Come on! Jump into your hemi-powered, blower-equipped, twin-carbed 424 double-barrelled nitro!
Hold on tight, because we're talking major muscle here. Serious iron. Cars.
Not those sissy European jobs whose engines are measured in liters like an overpriced bottle of wine. No way. Cubic inches and lots of 'em. Engine blocks big enough to fill parking lots. Gas mileage measured in single digits. Speed limits and design rules made to be broken.
Some have declared these cars dead, insisting they died in 1973 when OPEC shut the oil off just five years after muscle cars screamed across movie screens in the 1968 film "Bullitt." But these cars live on throughout North County, promoted by clubs and visible at any number of car events, including the Main Street Rod Run in downtown Vista this Sunday.
The crowds grow at local cruise nights because the romance surrounding the cars is increasing as today's engines become smaller.
"Some so-called muscle cars now are even using six cylinder engines," moaned Marcus Collins, president of The Little Guys, a San Marcos car club.
These new engines have even crossed the line into liters. The Mustang 5.0 liter is roughly equal to a 305 cubic inch engine. The new Corvette has a 5.7-liter engine equal to about 350 cubic inches and the Camaro Z28 and Firebird have optional 350 engines.
Compare that to a 1964 GTO with its 428 cubic inch engine.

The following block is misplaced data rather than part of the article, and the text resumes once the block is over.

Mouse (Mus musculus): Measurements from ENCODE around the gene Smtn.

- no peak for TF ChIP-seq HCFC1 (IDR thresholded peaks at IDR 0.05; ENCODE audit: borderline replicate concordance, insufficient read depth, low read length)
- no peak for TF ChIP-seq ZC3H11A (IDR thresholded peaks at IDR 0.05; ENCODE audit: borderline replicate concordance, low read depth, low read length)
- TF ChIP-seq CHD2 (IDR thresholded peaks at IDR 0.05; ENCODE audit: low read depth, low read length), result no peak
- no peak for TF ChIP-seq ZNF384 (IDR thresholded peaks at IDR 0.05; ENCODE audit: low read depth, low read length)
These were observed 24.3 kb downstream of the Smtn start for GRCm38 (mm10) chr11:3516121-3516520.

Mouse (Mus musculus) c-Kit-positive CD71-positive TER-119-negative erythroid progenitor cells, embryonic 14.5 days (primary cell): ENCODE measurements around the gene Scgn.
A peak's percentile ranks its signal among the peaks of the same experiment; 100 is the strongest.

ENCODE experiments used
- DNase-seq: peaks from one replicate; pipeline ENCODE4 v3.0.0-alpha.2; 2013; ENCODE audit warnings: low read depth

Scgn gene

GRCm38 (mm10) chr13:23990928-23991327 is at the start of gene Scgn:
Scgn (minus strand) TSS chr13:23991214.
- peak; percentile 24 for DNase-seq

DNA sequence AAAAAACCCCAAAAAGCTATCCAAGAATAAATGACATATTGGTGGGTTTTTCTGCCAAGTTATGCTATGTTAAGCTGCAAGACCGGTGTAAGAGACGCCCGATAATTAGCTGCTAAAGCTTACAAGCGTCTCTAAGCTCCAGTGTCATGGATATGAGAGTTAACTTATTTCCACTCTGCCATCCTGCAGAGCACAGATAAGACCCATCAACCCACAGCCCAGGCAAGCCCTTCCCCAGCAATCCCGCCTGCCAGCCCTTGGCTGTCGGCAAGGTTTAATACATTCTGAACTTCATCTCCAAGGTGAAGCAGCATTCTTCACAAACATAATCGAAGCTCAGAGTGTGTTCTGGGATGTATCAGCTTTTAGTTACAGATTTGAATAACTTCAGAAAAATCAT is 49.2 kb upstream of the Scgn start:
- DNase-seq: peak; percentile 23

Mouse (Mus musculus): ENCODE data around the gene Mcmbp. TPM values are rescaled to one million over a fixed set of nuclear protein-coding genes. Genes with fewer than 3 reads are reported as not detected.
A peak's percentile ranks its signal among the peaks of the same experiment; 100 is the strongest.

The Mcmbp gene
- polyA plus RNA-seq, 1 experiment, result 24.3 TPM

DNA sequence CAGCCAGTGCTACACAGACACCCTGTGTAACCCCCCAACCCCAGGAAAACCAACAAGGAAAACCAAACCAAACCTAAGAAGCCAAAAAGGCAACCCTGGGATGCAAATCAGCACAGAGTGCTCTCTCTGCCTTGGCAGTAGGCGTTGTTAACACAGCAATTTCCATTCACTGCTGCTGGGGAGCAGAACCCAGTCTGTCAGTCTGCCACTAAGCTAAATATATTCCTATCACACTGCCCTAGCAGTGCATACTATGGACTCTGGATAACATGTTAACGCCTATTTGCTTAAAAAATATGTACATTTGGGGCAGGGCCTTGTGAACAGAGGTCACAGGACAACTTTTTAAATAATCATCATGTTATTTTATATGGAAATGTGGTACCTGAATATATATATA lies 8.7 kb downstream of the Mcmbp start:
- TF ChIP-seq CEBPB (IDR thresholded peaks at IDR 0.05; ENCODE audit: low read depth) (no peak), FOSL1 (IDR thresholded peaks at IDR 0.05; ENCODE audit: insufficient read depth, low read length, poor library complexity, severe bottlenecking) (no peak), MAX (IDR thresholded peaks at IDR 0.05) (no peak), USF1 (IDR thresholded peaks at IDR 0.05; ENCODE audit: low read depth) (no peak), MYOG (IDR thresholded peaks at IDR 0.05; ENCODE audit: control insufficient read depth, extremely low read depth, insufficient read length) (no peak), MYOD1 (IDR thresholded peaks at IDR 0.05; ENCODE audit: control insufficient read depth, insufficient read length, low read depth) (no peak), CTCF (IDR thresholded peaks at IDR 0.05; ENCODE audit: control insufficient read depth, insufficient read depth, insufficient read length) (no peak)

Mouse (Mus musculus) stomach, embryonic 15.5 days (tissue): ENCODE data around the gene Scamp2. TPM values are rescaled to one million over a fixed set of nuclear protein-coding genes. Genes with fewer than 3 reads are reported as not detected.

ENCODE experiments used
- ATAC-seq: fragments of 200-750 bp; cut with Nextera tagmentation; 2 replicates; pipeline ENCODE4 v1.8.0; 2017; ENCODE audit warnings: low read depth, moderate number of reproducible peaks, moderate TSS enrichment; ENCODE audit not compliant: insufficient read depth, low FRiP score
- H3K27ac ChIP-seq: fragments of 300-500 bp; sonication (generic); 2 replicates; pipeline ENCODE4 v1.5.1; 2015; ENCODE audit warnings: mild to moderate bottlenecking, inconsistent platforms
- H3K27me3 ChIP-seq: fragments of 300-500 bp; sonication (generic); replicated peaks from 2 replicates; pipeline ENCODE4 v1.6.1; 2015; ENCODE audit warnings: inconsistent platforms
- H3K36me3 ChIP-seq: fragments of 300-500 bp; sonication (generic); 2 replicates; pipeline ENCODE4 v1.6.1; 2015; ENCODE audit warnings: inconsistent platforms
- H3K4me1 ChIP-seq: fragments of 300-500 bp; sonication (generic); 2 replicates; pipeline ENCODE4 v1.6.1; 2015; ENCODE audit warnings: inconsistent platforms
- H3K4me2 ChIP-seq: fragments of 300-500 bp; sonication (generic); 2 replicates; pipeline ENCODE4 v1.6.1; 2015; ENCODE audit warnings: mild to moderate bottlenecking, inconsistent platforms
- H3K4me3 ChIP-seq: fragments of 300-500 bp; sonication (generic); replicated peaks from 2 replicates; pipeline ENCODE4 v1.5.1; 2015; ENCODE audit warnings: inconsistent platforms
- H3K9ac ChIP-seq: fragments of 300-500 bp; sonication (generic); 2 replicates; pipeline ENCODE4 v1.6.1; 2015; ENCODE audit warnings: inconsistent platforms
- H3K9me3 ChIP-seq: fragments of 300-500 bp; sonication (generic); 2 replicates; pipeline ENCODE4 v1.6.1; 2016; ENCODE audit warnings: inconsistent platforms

But even OPEC could not keep good cars down, especially in California, king of car culture.
Muscle cars, 1960s cars with huge engine blocks and street rods, modified cars from the 1930s though 1950s, are on the rise again. At last year's street rod nationals in Columbus, Ohio, nearly 15,000 cars showed up. Tuesday nights at Escondido's T-Bird Diner draw 40 to 50 cars.
And why not? How many Toyotas have had songs sung about them like GTOs or Mercurys or hot rod Lincolns? Collecting Mercedes-Benzes may be nice, but really, how colorful a name is the Mercedes-Benz Collectors of America, a moniker that elicits white shirts, lime green pants and Pimms Cups on the town green at a concours show?
The folks who love 1965 Mustangs and 1943 Ford pickups gather in parking lots and call themselves The Sleepers, The Ignitors, The Rod Knockers. They wear T-shirts. They paint flames on the hoods of their cars. A license plate on a 1934 Ford roadster decked out in chrome and polished steel says it all: "Wild Iron."
"In street rods there are no guidelines," Bonsall's Bob Hubble said. "It spans a big economic spectrum. It's not like the concours guys. Here there are guys with lots of money and guys with a little money. They all blend in together." Hubble was speaking from the parking lot of Escondido's T-Bird Diner while he munched a pizza.